Posts Tagged ‘The Gondoliers (comic opera)’

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The Serenaders

September 28, 2013

two members of The Serenaders (active early 20th Century from about 1900), English ‘masked singers,’ who specialised in song scenas and other refined entertainment for the music hall stage, at fetes, special events and private functions
(photo: Alfred Ellis & Walery, London, circa 1902)

‘THE SERENADERS’ ENTERTAINMENT.
‘A very agreeable and successful entrainment was given on Monday after noon, April 21 [1902], at St. James’s Hall, under the direction of Ashton’s Royal Agency, by The Serenaders, a troupe of masked singers, two ladies and three gentlemen, who have latterly proved popular at Cowes [Isle of Wight] and other places. Black satin, sequins, hoods, cloaks, big hats, and so on, are among the paraphernalia of their picturesque and romantic attire, and The Serenaders may fairly be classed with The Japs, The Follies, The Musketeer Concert Party, The Scarlet Mr. E’s, and similar organisations. The present troupe comprise a capital baritone, a very acceptable tenor, a high soprano, a pleasing contralto, and a gentleman pianist. They opened their programme on Monday with an introductory quartet, ”The Serenaders,” written by Alan Otway, in which familiar melodies were made use of wherewith to characterise the various singers. Other pieces arranged as quartets were the popular ”Tell Me, Pretty Maiden,” from Florodora, and its parallel, ”’A ,” from The Silver Slipper. The baritone gave ”In the shade of the Palm” as an encore for ”The Sweetest Flower that Blows”; the tenor also had to choose another song after his refined rendering of Goring Thomas’s ”Ma Voisine,” the charming quartet from ”The Daisy Chain,” ”Foreign Children,” was brightly sung; and other items were ”Across the Sill Lagoon” (tenor and baritone), ”Love’s Nocturne” (contralto and baritone), Eckert’s florid ”Echo Song” (for soprano, of course), and the well known ”A Regular Royal Queen,” from The Gondoliers. Appropriate dancing and business enhanced the effect of The Serenaders’ excellent performances. They were assisted by Mr. Charles Capper, who whistled as beautifully as ever (accompanied by Mr. Victor Marmont), and by Miss Helen Mar. That clever lady, besides giving several of her amusing American stories, was heard in a pathetic little piece about a game of hide and seek played by a lame lad and his aged grandmother, and imitated a girl reciting ”Curfew shall not ring to-night!” No doubt The Serenaders will have abundant opportunity of further proving their quality during the Coronation season. They had a numerous and highly appreciative audience on Monday.’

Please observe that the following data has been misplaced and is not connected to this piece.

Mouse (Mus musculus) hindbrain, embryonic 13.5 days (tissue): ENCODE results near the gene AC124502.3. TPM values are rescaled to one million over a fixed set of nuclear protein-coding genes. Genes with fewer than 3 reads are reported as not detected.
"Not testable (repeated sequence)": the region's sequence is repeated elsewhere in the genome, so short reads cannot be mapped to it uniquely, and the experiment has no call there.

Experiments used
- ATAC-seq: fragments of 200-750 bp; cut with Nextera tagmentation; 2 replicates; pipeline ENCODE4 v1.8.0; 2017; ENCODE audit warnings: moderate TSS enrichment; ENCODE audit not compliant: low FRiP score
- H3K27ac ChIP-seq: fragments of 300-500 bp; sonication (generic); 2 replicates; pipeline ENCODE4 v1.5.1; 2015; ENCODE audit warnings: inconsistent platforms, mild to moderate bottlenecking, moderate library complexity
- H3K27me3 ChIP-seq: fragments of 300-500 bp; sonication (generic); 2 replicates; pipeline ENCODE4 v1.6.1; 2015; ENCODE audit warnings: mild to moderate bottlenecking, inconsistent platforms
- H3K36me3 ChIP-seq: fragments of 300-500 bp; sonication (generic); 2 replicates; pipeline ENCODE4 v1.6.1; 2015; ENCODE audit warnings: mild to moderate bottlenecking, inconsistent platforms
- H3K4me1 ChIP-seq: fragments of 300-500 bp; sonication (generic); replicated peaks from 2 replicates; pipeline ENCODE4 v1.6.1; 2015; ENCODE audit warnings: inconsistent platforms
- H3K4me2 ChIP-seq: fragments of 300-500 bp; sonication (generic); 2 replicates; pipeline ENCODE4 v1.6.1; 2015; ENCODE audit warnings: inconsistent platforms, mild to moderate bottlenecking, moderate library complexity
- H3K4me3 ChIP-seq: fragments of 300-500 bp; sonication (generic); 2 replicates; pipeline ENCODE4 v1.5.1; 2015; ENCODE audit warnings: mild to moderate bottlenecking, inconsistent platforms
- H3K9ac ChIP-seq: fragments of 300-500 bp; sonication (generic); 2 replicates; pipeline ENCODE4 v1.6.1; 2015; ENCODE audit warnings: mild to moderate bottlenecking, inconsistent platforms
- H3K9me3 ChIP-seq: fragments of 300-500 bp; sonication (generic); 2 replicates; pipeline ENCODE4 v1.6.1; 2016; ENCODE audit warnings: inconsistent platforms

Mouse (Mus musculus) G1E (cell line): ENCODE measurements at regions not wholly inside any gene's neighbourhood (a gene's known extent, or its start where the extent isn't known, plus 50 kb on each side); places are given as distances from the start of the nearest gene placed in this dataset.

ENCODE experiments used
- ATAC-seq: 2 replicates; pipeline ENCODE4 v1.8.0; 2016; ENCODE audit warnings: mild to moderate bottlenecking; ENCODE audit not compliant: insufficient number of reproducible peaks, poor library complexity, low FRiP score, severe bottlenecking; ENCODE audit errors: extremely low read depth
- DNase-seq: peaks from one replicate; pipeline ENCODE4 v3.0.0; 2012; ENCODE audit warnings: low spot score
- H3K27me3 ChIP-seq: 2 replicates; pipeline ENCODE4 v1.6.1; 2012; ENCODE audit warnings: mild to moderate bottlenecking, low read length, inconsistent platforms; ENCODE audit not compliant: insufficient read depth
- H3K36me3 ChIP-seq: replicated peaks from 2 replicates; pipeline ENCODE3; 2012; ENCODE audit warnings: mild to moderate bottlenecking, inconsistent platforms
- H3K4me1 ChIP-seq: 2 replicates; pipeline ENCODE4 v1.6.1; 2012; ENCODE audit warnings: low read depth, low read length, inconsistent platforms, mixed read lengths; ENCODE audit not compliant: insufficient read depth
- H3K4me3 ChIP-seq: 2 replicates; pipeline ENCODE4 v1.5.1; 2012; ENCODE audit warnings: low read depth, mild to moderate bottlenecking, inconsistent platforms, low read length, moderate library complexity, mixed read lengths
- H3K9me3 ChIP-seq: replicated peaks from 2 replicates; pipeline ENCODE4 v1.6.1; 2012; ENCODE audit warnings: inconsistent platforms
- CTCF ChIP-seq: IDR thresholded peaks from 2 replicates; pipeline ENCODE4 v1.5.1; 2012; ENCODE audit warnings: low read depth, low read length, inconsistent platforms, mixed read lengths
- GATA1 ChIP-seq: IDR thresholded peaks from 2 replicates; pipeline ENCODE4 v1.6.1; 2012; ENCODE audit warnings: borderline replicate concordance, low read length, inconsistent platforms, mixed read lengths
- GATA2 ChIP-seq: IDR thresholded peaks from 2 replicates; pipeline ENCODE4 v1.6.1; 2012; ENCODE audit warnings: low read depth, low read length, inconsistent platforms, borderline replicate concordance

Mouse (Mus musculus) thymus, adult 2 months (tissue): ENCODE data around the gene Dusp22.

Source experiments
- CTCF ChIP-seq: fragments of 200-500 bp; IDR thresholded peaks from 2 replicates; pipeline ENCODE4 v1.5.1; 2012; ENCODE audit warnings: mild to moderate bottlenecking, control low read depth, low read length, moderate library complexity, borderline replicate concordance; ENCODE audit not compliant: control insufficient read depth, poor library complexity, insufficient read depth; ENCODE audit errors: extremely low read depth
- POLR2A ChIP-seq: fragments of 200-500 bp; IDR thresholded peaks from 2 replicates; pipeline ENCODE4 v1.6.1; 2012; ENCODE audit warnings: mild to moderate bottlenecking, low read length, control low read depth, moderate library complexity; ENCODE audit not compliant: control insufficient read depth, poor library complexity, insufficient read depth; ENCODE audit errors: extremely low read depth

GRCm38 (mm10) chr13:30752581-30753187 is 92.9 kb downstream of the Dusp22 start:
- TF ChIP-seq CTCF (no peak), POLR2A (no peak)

(The Stage, London, Thursday, 24 April 1902, p. 18c)

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Louise Montague

March 2, 2013

a carte de visit photograph of Louise Montague (1859-1910),
American actress and singer
(photo: Sarony, New York, circa 1883)

‘Miss Louise Montague, a member of the variety-theatre profession born in New York, aged 21, has been selected by Mr. Forepaugh as the winner of his prize of $10,000 for the handsomest woman in the country. In complexion she is a semi-brunette. Her lips are cherry, teeth regular and pearly, and visible at every smile through a large but not disproportionate mouth; has large expressive brown eyes, a symmetrical nose and an intelligent cast of countenance. In conversation – and she is possessed of a fund of sparkling talk – every feature if animated, and her flashing eyes and health-tinted cheeks, coupled with a vivacious manner, lend an additional charm to her demeanor. She is of medium height and figure and has a little foot.’